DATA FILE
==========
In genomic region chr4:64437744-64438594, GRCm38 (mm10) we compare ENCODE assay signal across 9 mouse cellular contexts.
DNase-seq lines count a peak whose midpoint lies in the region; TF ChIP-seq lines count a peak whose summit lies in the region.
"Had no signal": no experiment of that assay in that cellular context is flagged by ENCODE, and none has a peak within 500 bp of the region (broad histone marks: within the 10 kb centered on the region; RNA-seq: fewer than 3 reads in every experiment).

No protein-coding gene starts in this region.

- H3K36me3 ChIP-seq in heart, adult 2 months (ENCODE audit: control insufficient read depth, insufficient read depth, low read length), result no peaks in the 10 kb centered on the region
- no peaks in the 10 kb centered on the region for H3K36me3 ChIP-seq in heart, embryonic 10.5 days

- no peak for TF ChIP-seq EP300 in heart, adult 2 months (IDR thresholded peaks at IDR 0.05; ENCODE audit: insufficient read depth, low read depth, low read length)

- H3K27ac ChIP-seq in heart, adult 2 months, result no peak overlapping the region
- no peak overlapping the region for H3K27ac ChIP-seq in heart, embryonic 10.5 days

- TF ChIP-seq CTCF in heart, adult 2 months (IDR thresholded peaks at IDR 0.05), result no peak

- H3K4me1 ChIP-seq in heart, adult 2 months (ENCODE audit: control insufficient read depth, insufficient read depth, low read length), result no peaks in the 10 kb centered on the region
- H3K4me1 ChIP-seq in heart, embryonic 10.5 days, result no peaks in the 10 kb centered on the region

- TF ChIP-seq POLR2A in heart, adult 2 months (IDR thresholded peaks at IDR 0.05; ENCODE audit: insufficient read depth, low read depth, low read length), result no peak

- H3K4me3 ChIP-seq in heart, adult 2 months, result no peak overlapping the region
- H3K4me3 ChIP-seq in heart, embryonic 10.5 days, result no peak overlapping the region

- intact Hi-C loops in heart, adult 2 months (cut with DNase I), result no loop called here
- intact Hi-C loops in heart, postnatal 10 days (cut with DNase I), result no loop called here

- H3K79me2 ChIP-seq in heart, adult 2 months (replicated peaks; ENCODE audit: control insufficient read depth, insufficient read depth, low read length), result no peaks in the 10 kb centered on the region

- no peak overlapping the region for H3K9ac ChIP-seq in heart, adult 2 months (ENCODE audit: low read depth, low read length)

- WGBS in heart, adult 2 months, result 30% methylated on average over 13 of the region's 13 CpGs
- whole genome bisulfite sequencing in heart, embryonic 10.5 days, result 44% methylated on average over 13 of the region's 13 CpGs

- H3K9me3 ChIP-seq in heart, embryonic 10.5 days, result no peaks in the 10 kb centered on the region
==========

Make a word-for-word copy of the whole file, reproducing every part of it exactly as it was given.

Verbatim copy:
In genomic region chr4:64437744-64438594, GRCm38 (mm10) we compare ENCODE assay signal across 9 mouse cellular contexts.
DNase-seq lines count a peak whose midpoint lies in the region; TF ChIP-seq lines count a peak whose summit lies in the region.
"Had no signal": no experiment of that assay in that cellular context is flagged by ENCODE, and none has a peak within 500 bp of the region (broad histone marks: within the 10 kb centered on the region; RNA-seq: fewer than 3 reads in every experiment).

No protein-coding gene starts in this region.

- H3K36me3 ChIP-seq in heart, adult 2 months (ENCODE audit: control insufficient read depth, insufficient read depth, low read length), result no peaks in the 10 kb centered on the region
- no peaks in the 10 kb centered on the region for H3K36me3 ChIP-seq in heart, embryonic 10.5 days

- no peak for TF ChIP-seq EP300 in heart, adult 2 months (IDR thresholded peaks at IDR 0.05; ENCODE audit: insufficient read depth, low read depth, low read length)

- H3K27ac ChIP-seq in heart, adult 2 months, result no peak overlapping the region
- no peak overlapping the region for H3K27ac ChIP-seq in heart, embryonic 10.5 days

- TF ChIP-seq CTCF in heart, adult 2 months (IDR thresholded peaks at IDR 0.05), result no peak

- H3K4me1 ChIP-seq in heart, adult 2 months (ENCODE audit: control insufficient read depth, insufficient read depth, low read length), result no peaks in the 10 kb centered on the region
- H3K4me1 ChIP-seq in heart, embryonic 10.5 days, result no peaks in the 10 kb centered on the region

- TF ChIP-seq POLR2A in heart, adult 2 months (IDR thresholded peaks at IDR 0.05; ENCODE audit: insufficient read depth, low read depth, low read length), result no peak

- H3K4me3 ChIP-seq in heart, adult 2 months, result no peak overlapping the region
- H3K4me3 ChIP-seq in heart, embryonic 10.5 days, result no peak overlapping the region

- intact Hi-C loops in heart, adult 2 months (cut with DNase I), result no loop called here
- intact Hi-C loops in heart, postnatal 10 days (cut with DNase I), result no loop called here

- H3K79me2 ChIP-seq in heart, adult 2 months (replicated peaks; ENCODE audit: control insufficient read depth, insufficient read depth, low read length), result no peaks in the 10 kb centered on the region

- no peak overlapping the region for H3K9ac ChIP-seq in heart, adult 2 months (ENCODE audit: low read depth, low read length)

- WGBS in heart, adult 2 months, result 30% methylated on average over 13 of the region's 13 CpGs
- whole genome bisulfite sequencing in heart, embryonic 10.5 days, result 44% methylated on average over 13 of the region's 13 CpGs

- H3K9me3 ChIP-seq in heart, embryonic 10.5 days, result no peaks in the 10 kb centered on the region